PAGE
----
As for Gregerson, I'm going to be a bit more subjective: I just don't trust top relievers who survive solely with wipeout sliders. Just a thing I have. Once batters learn to lay off the pitch, a guy like Gregerson has little else to fall back on and he becomes predictable and hittable -- just sit on his 88 mph fastball, since he rarely uses his changeup. He'll still succeed a lot of the time, but in 2014 Gregerson was the poster boy for why a reliever's ERA (2.12) doesn't tell the whole story when it comes to his ability to hold late leads. It's not that I don't like sliders at all, I just don't like it when that's the only weapon a pitcher has and he uses it as his primary offering.
Clippard, on the other hand, brings a more varied arsenal. His fastball alone is a plus pitch, and so is his changeup. He mixes in a curve and a splitter to keep things interesting, and he uses each more often than Gregerson throws his own change. Sullivan also keys in on Clippard's affinity for high fastballs, which moves Clippard further away from Gregerson and closer to a more favorable comp -- Sean Doolittle. Clippard actually lives up in the zone more than Doo does. With four different pitches to look for, which can range in speed from the mid-70s to the mid-90s and might come hard up in the zone or break down into the dirt, hitters can't just lay off the out pitch and sit on the fastball; they have to be ready for anything.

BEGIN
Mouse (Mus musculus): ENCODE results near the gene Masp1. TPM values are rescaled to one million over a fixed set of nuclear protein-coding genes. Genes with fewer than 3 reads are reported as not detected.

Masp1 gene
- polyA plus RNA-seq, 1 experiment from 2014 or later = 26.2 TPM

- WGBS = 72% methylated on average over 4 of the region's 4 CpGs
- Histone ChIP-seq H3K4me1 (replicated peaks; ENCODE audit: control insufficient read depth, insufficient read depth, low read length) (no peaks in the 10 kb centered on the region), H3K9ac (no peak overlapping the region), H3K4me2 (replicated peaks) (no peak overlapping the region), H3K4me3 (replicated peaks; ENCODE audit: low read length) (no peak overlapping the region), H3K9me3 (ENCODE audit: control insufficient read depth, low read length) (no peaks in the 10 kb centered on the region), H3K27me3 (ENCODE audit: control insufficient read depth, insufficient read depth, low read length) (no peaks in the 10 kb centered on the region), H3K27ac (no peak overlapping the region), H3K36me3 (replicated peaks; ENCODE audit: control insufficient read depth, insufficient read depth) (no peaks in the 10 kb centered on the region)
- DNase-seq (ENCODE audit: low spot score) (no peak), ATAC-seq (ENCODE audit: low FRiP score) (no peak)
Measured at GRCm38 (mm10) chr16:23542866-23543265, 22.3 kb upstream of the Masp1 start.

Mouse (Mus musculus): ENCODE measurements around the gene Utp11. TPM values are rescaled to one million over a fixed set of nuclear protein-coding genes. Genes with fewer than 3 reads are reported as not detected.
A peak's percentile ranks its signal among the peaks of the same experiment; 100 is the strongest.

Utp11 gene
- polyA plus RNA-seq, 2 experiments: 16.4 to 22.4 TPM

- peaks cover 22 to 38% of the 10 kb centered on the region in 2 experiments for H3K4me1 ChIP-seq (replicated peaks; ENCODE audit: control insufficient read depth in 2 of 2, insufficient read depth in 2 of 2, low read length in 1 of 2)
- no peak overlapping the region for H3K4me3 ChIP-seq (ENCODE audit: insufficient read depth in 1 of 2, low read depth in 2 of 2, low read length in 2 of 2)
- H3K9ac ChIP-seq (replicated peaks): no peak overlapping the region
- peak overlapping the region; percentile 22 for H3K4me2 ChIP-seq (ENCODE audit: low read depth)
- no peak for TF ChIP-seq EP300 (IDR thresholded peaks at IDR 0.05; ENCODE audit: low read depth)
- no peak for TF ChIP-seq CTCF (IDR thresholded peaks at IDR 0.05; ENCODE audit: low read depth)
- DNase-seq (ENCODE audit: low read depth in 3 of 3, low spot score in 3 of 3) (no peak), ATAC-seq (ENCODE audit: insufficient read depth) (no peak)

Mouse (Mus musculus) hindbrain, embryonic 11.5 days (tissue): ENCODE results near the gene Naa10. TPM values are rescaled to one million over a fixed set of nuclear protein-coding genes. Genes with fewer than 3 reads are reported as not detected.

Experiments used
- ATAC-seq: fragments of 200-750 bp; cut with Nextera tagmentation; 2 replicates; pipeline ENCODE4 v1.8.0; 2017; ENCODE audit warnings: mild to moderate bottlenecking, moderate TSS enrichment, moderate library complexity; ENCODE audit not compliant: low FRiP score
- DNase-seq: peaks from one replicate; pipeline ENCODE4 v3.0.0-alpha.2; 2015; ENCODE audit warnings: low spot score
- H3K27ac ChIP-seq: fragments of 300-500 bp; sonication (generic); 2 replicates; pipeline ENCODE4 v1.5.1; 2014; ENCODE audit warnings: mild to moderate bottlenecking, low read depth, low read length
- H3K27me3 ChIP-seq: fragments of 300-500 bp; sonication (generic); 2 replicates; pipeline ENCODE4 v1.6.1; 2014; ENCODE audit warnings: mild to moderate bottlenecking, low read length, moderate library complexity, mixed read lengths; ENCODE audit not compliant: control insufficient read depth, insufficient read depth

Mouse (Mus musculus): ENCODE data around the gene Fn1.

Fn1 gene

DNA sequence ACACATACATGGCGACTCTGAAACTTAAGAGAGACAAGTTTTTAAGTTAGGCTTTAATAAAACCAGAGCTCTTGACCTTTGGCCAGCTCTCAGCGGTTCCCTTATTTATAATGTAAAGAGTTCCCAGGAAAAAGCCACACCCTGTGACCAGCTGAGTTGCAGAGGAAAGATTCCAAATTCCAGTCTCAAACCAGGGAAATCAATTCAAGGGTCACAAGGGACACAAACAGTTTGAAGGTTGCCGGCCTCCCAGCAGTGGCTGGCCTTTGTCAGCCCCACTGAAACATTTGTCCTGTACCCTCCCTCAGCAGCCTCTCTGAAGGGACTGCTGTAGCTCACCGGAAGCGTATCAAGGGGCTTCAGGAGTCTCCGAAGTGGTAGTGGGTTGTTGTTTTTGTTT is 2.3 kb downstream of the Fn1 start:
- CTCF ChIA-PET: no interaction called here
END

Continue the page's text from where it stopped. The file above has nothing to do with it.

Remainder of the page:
Clippard shouldn't have either of the problems that plagued Johnson and Gregerson. His ability to miss bats and to keep the ball in the air in the spacious Coliseum will take some of the random chance out of his results, helping avoid a repeat of Johnson. His good velocity and his strong arsenal make him a more complicated assignment for hitters than Gregerson was. Any reliever can turn in a stinker of a year without warning, but that seems particularly unlikely with Clippard.
Of course, Johnson and Gregerson were already gone. Prior to this trade, Ryan Cook was lined up to be the top set-up man for 2015, pitching the eighth ahead of Doolittle in the ninth. I've expressed my concern over that arrangement already, as Cook just makes me nervous in tight spots.